Keep reading: Tecca – Google launches Google Fiber, 1Gbps broadband service 100 times faster than what you have now

 

 

Continue reading Sign up for Google Fiber get a free Nexus tablet, or super-cheap internet for $3.57/mo

White House creates – U.S. Ignite program – to make internet 90% cheaper and start building gigabit networks

The President is set to sign an executive order today (June 13, 2012) that aims to cut the cost of broadband construction across federal roadways and properties by up to 90 percent. The White House is also is looking to improve “next-generation applications and (the) digital experience,” running on networks that are a heady 100 times faster than what’s in use today.

Called – U.S. Ignite – the partnership aims to push the growth of next-generation broadband networks, teaming up with over 100 start-ups, universities and existing tech companies like HP, Comcast and Verizon for the project.

The National Science Foundation has thrown in $250 million to assist the partnership’s creation of a national 1-gigabit network that would connect together academic and developer hubs.

Mozilla has decided to team up with the foundation to offer up a $500,000 prize pot for developers looking to help create the “internet of the future”.

via Engadget

 

Follow the U.S. Ignite program on: FacebookTwitter

Continue reading White House creates – U.S. Ignite program – to make internet 90% cheaper and start building gigabit networks

Verizon is bringing 10x speed increase to cities – 100Gbps networks

Verizon already has 100Gbps (gigabit-per-second) connections over its optical core networks across continents. Now the carrier is bringing that speed to its metro networks, which enterprises tap into for high-speed data connections. The metro networks so far have been limited to 10Gbps or 40Gbps.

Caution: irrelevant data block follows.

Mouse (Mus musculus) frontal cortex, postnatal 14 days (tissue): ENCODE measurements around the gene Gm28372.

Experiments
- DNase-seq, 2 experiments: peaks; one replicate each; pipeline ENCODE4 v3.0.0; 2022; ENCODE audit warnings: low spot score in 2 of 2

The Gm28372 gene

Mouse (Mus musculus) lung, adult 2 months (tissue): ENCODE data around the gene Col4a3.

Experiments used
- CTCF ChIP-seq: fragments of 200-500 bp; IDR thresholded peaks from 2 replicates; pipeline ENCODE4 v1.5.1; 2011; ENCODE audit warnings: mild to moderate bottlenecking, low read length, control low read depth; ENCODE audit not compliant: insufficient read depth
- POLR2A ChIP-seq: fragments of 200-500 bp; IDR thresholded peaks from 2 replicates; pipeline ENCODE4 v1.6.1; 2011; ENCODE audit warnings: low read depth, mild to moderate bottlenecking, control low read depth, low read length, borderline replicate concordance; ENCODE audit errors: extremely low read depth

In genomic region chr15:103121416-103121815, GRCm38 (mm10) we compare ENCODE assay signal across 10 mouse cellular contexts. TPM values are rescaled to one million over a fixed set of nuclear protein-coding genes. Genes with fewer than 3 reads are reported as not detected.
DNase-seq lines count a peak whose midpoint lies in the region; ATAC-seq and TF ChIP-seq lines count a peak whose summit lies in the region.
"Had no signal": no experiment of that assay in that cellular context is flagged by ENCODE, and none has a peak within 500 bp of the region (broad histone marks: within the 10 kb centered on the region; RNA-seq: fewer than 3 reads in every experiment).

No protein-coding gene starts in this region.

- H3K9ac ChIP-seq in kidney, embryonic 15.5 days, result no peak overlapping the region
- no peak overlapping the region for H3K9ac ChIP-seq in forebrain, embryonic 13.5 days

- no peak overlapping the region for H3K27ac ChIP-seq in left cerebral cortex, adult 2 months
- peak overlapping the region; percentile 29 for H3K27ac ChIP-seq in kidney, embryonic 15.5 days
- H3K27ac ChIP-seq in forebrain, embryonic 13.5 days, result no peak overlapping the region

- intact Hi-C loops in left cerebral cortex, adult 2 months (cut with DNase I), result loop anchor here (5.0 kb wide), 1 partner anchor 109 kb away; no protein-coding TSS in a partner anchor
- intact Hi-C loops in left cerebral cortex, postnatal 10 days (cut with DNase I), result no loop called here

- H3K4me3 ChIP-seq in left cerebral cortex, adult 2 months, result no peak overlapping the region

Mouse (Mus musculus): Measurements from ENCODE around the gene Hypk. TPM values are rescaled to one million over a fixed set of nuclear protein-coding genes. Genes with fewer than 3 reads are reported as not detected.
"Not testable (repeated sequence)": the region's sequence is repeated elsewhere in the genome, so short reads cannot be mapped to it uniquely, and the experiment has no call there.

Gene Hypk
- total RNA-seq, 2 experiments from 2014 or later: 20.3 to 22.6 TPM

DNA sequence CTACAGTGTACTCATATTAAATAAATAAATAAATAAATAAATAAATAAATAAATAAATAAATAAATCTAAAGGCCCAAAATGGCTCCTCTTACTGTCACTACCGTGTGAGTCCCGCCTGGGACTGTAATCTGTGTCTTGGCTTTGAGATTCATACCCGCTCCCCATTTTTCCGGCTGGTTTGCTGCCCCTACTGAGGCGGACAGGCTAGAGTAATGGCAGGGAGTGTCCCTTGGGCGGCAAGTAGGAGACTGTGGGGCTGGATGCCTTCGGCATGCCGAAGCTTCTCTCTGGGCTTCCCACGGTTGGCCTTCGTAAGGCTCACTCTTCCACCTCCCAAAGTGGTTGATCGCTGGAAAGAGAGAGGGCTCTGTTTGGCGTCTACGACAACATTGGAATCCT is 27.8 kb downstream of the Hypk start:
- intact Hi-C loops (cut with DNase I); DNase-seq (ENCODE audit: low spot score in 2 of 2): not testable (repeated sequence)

Though the carrier doesn’t expect many customers to start ordering 100Gbps connections soon, it is preparing for the future.

Verizon’s 100-gigabit U.S. backbone technology forms the basis of a high-speed, low-latency network for financial trades that was inaugurated between Chicago and New York last month. It can complete a stock trade in as little as 14.5 milliseconds, according to the carrier.

***

Verizon said it has begun to use the same general architecture for high-speed land-based networks that it already uses for its connections across oceans. That architecture, based on a mesh of cables, gives traffic across its core network more alternate routes to take if one cable breaks. This is a step up from a ring architecture, in which the network recovers by sending bits the other way around the ring if one spot on it is damaged.

Verizon already has mesh networks across the Pacific and across the Atlantic, each with eight alternate paths.

via Network World

 

// Photo – sz.u.

Apple has staged a massive comeback, stopping Android…for now

In the past three months, Nielsen says, Apple has grabbed a 43% share of the smartphones sold in the U.S.

Android’s share has increased versus a year ago–it still leads the market with 48%–but Android’s share gains appear to have stalled.

Apple’s gains are the result of a few key factors, all of which demonstrate that Apple learned a searing lesson from its failure in the 1990s PC market:

  • In the U.S., Apple has finally broadened distribution of the iPhone to Verizon and Sprint, instead of just selling through AT&T.
  • Apple introduced a “low-price” version of the iPhone.
  • Broadened its distribution channels to major retailers like Walmart, Amazon, and Best Buy.
  • Dominating the global tablet market.

via Business Insider

 

Thx to Nicholas Carson